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Prejob/Pretask Planning and
Accident Investigation and
Reconstruction
OSHE 382, Spring 2016
Dr. Lu Yuan, CSP
985-549-2189
Lu.Yuan@selu.edu
Summary: Substance-Abuse
Programs & Safety Incentives
• Substance abuse
– Different opinions about drug testing
– Components of drug-testing programs
– Drug testing should be part of a comprehensive drugprevention program
• Safety incentive
–
–
–
–
Definitions of Incentive & performance objective
Three types of safety incentives in construction
Concerns about safety incentives
Safety incentive should be part of an overall
comprehensive SH&E program
Overall Goal of Planning
• To create a culture that actively follows
safety standards and procedures, and
pursues safe practices
• To emphasize individual as well as team
responsibility for creating an injury-free
workplace
General Precautions
• A crisis management handbook:
Addresses emergency procedures
• An emergency card that every crew
member can carry: Emergency
communication
• Training in and practice of emergency
procedures: Obtain knowledge
Construction Planning (Macro)
• Safety through design
– Safety should be considered and built in at
the earliest stage of the design.
– Get rid of potentially risky situations as early
as possible rather than having to deal with
them later.
– It allows evaluation of the construction
methods to be used and can eliminate
hazards before they are created.
Key Elements of
Safety Through Design
•
•
•
•
Define a broader meaning of the term hazard
Establish a standard for safe design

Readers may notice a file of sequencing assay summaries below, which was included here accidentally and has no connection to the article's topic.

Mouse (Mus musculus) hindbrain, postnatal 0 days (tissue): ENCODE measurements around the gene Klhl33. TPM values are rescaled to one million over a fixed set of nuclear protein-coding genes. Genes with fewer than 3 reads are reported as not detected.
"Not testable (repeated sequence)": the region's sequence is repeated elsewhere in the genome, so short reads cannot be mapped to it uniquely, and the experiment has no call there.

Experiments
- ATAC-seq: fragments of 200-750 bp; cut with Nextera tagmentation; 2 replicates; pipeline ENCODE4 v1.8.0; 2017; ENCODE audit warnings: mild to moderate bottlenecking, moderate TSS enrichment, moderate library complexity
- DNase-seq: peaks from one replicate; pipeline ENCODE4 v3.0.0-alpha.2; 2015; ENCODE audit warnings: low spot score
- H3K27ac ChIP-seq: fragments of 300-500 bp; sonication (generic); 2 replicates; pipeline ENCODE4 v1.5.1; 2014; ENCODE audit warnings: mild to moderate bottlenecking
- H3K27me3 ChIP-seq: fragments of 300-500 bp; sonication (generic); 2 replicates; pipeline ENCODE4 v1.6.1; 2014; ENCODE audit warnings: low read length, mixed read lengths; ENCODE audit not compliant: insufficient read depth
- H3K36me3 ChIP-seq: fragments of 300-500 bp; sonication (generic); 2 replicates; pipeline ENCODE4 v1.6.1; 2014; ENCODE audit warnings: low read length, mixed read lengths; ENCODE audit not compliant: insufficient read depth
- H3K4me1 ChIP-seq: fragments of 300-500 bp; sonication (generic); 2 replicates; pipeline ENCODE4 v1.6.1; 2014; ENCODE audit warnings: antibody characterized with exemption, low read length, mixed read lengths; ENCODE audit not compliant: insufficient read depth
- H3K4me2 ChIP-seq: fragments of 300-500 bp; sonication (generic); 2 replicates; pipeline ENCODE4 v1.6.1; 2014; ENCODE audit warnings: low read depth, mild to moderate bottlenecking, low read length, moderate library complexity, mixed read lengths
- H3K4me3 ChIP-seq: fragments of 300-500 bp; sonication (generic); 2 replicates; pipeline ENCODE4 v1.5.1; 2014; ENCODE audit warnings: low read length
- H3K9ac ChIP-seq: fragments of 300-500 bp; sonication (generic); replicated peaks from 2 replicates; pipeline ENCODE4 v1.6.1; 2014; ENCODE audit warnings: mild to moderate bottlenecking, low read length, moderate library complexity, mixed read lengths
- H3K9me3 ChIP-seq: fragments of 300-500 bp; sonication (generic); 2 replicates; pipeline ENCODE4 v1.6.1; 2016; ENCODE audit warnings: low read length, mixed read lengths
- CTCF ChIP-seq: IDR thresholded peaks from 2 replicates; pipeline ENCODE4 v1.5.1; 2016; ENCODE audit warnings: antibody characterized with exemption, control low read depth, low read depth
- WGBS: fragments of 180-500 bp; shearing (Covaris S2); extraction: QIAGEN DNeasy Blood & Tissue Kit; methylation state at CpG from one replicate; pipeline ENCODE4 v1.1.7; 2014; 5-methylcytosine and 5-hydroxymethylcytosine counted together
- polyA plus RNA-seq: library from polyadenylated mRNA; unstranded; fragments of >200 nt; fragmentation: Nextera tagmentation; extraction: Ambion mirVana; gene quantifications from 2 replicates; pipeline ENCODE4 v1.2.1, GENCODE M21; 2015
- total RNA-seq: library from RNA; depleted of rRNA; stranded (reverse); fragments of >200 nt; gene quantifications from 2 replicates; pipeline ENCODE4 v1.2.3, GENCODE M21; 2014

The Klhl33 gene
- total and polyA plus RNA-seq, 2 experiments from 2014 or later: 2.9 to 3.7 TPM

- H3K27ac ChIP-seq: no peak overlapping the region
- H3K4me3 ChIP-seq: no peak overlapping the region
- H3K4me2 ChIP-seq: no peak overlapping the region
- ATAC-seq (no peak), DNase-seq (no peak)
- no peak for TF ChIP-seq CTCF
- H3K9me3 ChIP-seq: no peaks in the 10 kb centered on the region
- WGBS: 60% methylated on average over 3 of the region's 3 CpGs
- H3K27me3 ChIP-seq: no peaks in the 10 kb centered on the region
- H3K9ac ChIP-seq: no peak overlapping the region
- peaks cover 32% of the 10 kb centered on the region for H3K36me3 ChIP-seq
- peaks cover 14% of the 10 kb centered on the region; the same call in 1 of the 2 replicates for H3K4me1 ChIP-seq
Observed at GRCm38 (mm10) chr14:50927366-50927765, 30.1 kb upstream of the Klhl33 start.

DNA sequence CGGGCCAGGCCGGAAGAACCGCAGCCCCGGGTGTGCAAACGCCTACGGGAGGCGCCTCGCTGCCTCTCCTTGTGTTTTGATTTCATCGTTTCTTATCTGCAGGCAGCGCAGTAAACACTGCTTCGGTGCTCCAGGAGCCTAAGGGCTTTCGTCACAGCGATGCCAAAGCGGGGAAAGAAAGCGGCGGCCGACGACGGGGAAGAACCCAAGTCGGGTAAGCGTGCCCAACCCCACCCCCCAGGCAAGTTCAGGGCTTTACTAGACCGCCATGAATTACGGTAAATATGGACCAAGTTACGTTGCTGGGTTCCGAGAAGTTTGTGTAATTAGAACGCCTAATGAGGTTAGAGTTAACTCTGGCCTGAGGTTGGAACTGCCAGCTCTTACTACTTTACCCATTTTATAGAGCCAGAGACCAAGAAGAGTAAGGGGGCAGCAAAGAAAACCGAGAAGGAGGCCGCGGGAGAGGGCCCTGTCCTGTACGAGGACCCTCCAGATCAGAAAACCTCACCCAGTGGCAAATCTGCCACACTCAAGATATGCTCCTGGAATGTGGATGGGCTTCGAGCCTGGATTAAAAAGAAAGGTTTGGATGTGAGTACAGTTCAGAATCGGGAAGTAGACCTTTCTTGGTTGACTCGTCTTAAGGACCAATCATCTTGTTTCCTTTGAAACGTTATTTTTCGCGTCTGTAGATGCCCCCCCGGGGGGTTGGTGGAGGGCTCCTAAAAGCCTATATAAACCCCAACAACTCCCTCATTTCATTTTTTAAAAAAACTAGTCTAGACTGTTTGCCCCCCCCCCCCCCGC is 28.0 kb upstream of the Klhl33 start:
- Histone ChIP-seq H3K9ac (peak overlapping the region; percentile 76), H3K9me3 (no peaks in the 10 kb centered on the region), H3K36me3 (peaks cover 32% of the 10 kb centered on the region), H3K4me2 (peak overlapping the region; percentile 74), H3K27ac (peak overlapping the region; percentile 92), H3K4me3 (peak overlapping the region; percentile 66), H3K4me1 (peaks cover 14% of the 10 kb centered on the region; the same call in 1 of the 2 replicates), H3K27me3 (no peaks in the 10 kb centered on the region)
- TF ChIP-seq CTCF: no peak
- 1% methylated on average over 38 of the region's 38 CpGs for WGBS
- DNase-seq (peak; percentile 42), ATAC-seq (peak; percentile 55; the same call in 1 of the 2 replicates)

Categorize the hazards into different groups
Use the safe design hierarchy to physically
control hazards
• Control the hazard by matching it to appropriate
design improvements or appliances
MacCollum, D.V. (2006) Inherently safer design: Five principles for
improving construction safety. Professional Safety. 51:5, 26-33.
Safe Design Hierarchy
1. Eliminate the hazard
2. Guard to prevent the hazard from causing
harm
3. Include safety factors to minimize the
hazard
4. Use redundancy for a group of parallel
safeguards
MacCollum, D.V. (2006) Inherently safer design: Five principles for
improving construction safety. Professional Safety. 51:5, 26-33.
MacCollum, D.V.
(2006) Inherently safer
design: Five principles
for improving
construction safety.
Professional Safety.
51:5, 26-33.
Construction Planning (Macro)
• The coordination of multidisciplinary teams
(Figure 9.1 on p. 141) should ensure that
in all cases, worker safety and health be
consistent with building quality, budget
and schedule goals, and design intent.
– Insurance coverage
– Substance abuse control
– Site security
– Construction process requirements
Responsibility of Safety Manager
• The safety manager does not supervise the
contractor employees, but
• He/she must assure that the contractor
supervision enforces safety rules among their
employees.
• The safety manager should be given absolute
authority to stop work that is deemed hazardous.
On the other hand,
• He/she should commend and promote
extraordinary safety performance.
Project Hiring and Managing
• Prebid qualifications: Emphasize safety
record (performance and results)
• Prebid conference: Discuss safety issues
specific to the project